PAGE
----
The output files are $SRC/crypto/.libs/libcrypto.so.1.0.0 and $SRC/ssl/.libs/libssl.so.1.0.0. The shared object files have the "1.0.0" suffix because I modified configure above. Alternatively, I could've played around with autoconf, or built the shared objects with the "35.0.0" suffix and sym/hard-link them for the "1.0.0" versions. TIMTOWTDI.
Next, remove the OpenSSL package:
Finally, put the LibreSSL shared object files into the right place. Where this right place is depends on your environment. TIMTOWTDI. I choose to put them in the Pharo VM directory with its other plugins, and arrange to start Pharo with LD_LIBRARY_PATH set appropriately. Going by the output of ldd again, the following is required:
Launch the Pharo 4.0 image and run the Zodiac tests. All tests should pass. Well, except testGetPharoVersion, which looks for a file that apparently no longer exists.
Incidentally, Squeak 5.0-All-in-One's SSL plugin appears to have linked its crypto/SSL libraries in statically, so the only way to upgrade is to build a new plugin.
I run Debian 6 64bit on one of my servers. To run the 32bit Pharo/Cog VM, 32bit libraries are needed and are installed thusly:
# apt-get install ia32-libs
Trying out the newly released Ubuntu 14.04, I learn that ia32-libs is considered a hack and was deprecated in 2013 versions of Ubuntu. I guess the idea is to encourage people to know what they require more precisely.
To get the current Pharo-VM-linux-stable.zip to work on Ubuntu 14.04 64bit, install the following packages:
# apt-get lib32gcc1 # apt-get libssl0.9.8:i386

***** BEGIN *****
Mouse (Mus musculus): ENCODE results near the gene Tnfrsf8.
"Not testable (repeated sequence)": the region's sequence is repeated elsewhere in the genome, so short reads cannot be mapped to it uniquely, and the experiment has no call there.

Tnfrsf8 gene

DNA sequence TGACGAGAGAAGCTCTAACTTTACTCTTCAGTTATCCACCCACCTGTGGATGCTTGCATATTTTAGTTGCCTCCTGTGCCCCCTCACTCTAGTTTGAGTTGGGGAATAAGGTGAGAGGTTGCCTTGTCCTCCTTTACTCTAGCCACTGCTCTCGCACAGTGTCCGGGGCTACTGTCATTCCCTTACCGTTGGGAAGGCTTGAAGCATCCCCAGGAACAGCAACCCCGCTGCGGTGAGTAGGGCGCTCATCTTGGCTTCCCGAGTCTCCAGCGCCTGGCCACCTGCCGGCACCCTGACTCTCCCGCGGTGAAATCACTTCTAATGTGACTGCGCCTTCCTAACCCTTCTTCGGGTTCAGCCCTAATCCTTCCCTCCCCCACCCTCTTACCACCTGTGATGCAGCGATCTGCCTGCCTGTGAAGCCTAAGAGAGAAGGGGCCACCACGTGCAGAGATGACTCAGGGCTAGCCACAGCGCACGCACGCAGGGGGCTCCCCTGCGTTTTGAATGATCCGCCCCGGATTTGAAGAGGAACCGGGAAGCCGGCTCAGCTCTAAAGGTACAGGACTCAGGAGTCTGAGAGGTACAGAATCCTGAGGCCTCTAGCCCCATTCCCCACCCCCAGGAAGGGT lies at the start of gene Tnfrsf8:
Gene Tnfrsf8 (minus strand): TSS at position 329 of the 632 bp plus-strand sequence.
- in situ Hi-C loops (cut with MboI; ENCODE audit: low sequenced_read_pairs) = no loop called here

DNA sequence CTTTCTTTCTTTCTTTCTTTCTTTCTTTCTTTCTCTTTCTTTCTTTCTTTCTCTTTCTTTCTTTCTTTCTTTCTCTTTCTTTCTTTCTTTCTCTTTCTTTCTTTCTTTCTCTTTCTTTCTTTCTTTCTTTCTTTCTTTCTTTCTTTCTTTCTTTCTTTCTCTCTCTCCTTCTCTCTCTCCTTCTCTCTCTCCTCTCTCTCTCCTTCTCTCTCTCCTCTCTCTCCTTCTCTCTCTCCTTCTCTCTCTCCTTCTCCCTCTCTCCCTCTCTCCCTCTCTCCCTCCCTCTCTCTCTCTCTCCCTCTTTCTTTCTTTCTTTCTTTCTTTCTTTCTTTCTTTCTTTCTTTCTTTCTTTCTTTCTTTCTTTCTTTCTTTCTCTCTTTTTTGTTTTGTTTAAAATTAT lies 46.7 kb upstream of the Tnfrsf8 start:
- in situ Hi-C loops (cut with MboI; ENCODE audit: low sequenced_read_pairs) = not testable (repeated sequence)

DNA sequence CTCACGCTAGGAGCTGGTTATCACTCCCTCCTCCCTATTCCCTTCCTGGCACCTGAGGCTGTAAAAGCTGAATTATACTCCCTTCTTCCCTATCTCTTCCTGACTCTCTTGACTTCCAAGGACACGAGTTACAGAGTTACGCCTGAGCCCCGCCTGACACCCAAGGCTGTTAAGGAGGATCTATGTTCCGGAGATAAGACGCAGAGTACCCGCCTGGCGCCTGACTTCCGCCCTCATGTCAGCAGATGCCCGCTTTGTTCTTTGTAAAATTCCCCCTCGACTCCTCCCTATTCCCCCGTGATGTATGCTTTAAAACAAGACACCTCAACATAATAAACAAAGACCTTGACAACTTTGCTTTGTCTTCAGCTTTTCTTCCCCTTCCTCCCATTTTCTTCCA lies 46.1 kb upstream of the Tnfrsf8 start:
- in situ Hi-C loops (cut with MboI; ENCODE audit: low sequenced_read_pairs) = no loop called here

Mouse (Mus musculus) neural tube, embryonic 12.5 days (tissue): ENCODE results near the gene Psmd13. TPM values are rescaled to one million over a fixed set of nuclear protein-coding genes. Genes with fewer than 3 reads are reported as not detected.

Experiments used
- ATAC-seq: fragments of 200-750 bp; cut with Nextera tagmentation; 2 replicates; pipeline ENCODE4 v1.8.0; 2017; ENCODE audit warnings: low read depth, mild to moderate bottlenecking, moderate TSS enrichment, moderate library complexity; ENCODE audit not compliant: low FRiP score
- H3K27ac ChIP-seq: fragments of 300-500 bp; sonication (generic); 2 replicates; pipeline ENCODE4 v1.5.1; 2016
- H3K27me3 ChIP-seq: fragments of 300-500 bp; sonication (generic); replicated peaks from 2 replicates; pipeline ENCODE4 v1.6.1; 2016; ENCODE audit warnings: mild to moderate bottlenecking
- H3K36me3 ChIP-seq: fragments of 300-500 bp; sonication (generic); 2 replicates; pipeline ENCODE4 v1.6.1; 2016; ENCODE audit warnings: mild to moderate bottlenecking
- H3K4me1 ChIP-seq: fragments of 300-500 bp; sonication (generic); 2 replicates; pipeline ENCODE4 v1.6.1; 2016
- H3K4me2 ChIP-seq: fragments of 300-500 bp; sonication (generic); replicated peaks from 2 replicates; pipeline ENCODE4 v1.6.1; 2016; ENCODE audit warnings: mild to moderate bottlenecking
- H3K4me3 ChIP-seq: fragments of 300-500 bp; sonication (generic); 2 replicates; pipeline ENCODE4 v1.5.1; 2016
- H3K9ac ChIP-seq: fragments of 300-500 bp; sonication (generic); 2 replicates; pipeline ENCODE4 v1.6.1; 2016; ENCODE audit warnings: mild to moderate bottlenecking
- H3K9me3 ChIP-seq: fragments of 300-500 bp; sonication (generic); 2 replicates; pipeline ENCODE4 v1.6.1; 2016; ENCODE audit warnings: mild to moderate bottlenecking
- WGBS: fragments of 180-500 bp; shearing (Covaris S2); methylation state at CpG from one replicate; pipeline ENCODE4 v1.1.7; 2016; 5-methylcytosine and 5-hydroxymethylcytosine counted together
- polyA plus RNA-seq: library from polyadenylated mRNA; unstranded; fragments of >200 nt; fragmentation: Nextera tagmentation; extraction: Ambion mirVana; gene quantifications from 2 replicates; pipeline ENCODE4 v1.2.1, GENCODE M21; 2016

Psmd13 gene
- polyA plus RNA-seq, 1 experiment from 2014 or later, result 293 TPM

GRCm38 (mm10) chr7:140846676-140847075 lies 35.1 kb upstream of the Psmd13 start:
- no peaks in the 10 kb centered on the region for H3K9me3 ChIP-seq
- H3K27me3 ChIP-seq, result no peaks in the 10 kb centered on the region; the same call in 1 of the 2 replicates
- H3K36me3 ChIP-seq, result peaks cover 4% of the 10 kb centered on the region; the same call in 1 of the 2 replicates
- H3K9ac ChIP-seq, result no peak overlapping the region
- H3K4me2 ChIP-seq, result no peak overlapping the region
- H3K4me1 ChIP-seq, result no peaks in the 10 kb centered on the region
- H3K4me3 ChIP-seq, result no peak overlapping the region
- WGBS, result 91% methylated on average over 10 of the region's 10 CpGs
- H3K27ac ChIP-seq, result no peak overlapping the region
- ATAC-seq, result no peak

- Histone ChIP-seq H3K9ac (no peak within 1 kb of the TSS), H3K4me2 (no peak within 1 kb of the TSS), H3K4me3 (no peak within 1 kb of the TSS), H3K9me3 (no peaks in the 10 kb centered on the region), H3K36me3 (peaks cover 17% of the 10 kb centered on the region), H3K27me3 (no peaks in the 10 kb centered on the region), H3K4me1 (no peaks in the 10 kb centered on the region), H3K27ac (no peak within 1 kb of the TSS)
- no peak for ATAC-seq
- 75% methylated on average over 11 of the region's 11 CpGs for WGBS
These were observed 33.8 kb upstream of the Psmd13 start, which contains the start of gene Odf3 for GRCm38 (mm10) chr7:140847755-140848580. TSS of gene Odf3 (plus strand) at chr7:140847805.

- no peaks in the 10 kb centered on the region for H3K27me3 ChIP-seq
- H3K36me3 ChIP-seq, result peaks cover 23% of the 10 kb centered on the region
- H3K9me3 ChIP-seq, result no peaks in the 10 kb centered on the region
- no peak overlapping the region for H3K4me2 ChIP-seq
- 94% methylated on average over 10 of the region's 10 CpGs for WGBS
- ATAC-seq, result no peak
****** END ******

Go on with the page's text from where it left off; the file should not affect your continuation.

On libssl, that is, OpenSSL, Ubuntu also ships 1.0.1f-1ubuntu2, which patches the Heartbleed bug, so you may install that instead.
I used to run Squeak and subsequently Pharo on FreeBSD. I had the Smalltalk RFB server running within the image, and connected to the image via COTVNC (Chicken of the VNC), an OSX client. I ran Squeak/Pharo in a FreeBSD jail, and doing it this way kept the jail minimalist and tidy. No X stuff was installed.
Then I ran into some difficulty with FFI on CogVM on FreeBSD. (That's for another post.) And I was running FreeBSD 7, which EOLed. So I switched to Linux. Chose Debian 6 after trying out several distros. Similar setup as on FreeBSD: Minimalist LXC container, CogVM, RFB server in the same Pharo image that ran on FreeBSD.
Interestingly, neither COTVNC nor several other VNC clients (both within X on Linux and from OSX, including Java and native ones) worked in this setup: As far as I determined, the VNC connections were all failing because of incompatible encodings, and I tested quite a few combinations.
I wasn't interested in debugging too much, so I did the next simplest thing: Installed an Xvnc environment. So, instead of running an RFB server within Pharo, I had Pharo running within an X environment that was also a VNC server. And then all the VNC clients I was testing with worked. Not as tidy as I wanted, because now the LXC container had a whole bunch of X cruft, but hey, it was working.